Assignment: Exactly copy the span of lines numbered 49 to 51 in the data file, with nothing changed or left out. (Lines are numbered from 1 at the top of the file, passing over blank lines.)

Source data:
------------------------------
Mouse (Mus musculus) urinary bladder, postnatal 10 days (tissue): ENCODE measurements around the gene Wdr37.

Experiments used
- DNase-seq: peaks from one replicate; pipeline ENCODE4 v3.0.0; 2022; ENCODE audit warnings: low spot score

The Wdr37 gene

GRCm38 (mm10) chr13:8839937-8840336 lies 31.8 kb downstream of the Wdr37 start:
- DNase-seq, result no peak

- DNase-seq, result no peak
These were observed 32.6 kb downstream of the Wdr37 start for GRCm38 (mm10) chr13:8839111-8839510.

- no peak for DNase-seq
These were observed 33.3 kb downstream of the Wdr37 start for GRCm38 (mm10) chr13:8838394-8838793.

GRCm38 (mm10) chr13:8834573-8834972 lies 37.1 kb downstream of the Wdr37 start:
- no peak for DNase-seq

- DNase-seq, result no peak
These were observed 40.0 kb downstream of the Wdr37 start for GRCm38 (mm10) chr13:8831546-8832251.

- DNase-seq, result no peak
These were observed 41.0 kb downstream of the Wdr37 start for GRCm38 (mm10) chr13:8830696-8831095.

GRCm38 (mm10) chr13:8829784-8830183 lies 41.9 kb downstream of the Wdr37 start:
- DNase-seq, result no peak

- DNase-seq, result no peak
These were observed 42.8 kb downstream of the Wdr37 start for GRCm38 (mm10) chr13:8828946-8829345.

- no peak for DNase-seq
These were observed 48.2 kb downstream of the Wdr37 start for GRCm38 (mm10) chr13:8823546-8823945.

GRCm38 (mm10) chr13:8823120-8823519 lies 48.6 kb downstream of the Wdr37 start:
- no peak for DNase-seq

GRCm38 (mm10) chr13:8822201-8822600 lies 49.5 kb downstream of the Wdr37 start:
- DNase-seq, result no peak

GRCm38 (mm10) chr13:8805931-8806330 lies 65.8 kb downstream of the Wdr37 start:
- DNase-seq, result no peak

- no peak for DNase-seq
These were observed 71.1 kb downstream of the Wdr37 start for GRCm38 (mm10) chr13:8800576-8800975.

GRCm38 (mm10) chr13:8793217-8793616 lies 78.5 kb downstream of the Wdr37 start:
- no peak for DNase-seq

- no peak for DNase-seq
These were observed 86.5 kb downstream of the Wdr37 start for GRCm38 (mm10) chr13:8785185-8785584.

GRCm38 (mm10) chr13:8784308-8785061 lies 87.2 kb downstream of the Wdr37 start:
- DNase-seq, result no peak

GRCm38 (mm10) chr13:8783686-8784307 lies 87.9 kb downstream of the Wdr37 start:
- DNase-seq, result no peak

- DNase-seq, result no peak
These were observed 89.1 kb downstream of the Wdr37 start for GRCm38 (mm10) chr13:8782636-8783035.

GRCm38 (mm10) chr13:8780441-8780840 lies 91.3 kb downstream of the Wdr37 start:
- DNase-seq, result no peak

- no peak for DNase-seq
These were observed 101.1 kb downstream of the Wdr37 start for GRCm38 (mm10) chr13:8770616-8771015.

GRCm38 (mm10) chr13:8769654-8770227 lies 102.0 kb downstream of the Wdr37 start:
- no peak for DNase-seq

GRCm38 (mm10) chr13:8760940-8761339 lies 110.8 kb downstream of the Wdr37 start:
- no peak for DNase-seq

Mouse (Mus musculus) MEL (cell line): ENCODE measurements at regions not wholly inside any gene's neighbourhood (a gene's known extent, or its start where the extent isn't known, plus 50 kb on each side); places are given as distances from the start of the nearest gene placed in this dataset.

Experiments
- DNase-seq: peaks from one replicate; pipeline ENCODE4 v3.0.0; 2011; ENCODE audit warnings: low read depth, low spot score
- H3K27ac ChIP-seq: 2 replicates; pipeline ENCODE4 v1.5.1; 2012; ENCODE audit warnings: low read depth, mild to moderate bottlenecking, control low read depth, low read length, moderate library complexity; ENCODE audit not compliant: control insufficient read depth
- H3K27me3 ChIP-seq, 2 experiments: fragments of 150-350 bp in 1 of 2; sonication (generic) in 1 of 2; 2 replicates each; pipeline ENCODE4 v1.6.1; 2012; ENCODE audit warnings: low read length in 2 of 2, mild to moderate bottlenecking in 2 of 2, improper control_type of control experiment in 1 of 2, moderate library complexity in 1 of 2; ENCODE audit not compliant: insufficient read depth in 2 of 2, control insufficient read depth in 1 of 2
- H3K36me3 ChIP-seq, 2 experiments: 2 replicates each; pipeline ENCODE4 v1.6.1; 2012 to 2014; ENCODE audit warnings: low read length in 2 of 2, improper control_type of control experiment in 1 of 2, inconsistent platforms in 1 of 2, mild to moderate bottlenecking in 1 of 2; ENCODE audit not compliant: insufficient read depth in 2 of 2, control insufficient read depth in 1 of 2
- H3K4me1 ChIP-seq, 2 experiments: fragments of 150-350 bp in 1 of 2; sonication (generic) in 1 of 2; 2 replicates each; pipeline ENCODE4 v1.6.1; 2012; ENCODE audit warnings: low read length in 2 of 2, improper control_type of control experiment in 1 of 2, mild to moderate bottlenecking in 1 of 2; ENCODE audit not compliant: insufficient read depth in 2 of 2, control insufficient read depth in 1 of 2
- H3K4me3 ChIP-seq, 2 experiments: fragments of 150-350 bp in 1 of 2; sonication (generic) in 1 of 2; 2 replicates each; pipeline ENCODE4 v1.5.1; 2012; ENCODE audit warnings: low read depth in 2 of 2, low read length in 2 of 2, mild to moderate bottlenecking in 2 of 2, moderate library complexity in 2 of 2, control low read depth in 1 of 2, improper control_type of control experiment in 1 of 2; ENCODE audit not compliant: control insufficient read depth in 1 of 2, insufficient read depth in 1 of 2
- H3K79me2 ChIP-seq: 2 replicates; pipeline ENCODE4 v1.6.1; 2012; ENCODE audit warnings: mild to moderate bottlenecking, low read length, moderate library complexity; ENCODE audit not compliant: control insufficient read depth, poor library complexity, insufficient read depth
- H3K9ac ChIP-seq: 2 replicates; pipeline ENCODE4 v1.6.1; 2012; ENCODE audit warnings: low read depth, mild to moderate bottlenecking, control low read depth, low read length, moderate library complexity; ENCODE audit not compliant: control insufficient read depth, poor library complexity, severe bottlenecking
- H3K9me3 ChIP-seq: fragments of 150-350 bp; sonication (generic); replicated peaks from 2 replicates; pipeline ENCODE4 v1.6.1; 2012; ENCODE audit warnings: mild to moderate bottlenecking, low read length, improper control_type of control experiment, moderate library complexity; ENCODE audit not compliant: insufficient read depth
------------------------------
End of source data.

Mouse (Mus musculus) MEL (cell line): ENCODE measurements at regions not wholly inside any gene's neighbourhood (a gene's known extent, or its start where the extent isn't known, plus 50 kb on each side); places are given as distances from the start of the nearest gene placed in this dataset.

Experiments
- DNase-seq: peaks from one replicate; pipeline ENCODE4 v3.0.0; 2011; ENCODE audit warnings: low read depth, low spot score